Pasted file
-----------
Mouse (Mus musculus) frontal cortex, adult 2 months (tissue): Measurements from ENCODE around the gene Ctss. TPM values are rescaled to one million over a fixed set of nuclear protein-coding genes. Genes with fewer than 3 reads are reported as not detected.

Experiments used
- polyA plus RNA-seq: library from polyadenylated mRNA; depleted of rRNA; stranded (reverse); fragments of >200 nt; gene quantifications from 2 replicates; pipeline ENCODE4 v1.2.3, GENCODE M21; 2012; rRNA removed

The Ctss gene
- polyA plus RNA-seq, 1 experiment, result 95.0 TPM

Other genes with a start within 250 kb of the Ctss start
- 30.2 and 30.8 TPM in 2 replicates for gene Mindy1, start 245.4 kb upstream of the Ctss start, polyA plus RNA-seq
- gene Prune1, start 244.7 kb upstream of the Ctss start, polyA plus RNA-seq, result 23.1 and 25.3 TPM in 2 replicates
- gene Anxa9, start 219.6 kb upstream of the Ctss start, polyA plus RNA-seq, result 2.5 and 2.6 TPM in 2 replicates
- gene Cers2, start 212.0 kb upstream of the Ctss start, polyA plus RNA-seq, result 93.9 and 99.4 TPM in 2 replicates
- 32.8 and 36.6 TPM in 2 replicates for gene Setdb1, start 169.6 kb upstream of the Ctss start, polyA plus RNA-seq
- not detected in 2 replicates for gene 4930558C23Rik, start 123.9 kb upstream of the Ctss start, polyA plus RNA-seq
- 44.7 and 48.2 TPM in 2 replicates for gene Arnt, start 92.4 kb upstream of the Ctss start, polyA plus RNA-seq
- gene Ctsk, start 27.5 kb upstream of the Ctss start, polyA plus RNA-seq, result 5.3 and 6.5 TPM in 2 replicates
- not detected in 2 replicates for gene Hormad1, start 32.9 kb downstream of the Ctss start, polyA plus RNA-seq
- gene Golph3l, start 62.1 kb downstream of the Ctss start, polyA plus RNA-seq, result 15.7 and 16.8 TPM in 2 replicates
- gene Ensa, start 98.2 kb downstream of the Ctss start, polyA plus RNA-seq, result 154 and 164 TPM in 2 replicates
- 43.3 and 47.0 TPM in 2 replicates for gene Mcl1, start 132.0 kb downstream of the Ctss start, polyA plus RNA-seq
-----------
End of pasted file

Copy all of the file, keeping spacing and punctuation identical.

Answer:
Mouse (Mus musculus) frontal cortex, adult 2 months (tissue): Measurements from ENCODE around the gene Ctss. TPM values are rescaled to one million over a fixed set of nuclear protein-coding genes. Genes with fewer than 3 reads are reported as not detected.

Experiments used
- polyA plus RNA-seq: library from polyadenylated mRNA; depleted of rRNA; stranded (reverse); fragments of >200 nt; gene quantifications from 2 replicates; pipeline ENCODE4 v1.2.3, GENCODE M21; 2012; rRNA removed

The Ctss gene
- polyA plus RNA-seq, 1 experiment, result 95.0 TPM

Other genes with a start within 250 kb of the Ctss start
- 30.2 and 30.8 TPM in 2 replicates for gene Mindy1, start 245.4 kb upstream of the Ctss start, polyA plus RNA-seq
- gene Prune1, start 244.7 kb upstream of the Ctss start, polyA plus RNA-seq, result 23.1 and 25.3 TPM in 2 replicates
- gene Anxa9, start 219.6 kb upstream of the Ctss start, polyA plus RNA-seq, result 2.5 and 2.6 TPM in 2 replicates
- gene Cers2, start 212.0 kb upstream of the Ctss start, polyA plus RNA-seq, result 93.9 and 99.4 TPM in 2 replicates
- 32.8 and 36.6 TPM in 2 replicates for gene Setdb1, start 169.6 kb upstream of the Ctss start, polyA plus RNA-seq
- not detected in 2 replicates for gene 4930558C23Rik, start 123.9 kb upstream of the Ctss start, polyA plus RNA-seq
- 44.7 and 48.2 TPM in 2 replicates for gene Arnt, start 92.4 kb upstream of the Ctss start, polyA plus RNA-seq
- gene Ctsk, start 27.5 kb upstream of the Ctss start, polyA plus RNA-seq, result 5.3 and 6.5 TPM in 2 replicates
- not detected in 2 replicates for gene Hormad1, start 32.9 kb downstream of the Ctss start, polyA plus RNA-seq
- gene Golph3l, start 62.1 kb downstream of the Ctss start, polyA plus RNA-seq, result 15.7 and 16.8 TPM in 2 replicates
- gene Ensa, start 98.2 kb downstream of the Ctss start, polyA plus RNA-seq, result 154 and 164 TPM in 2 replicates
- 43.3 and 47.0 TPM in 2 replicates for gene Mcl1, start 132.0 kb downstream of the Ctss start, polyA plus RNA-seq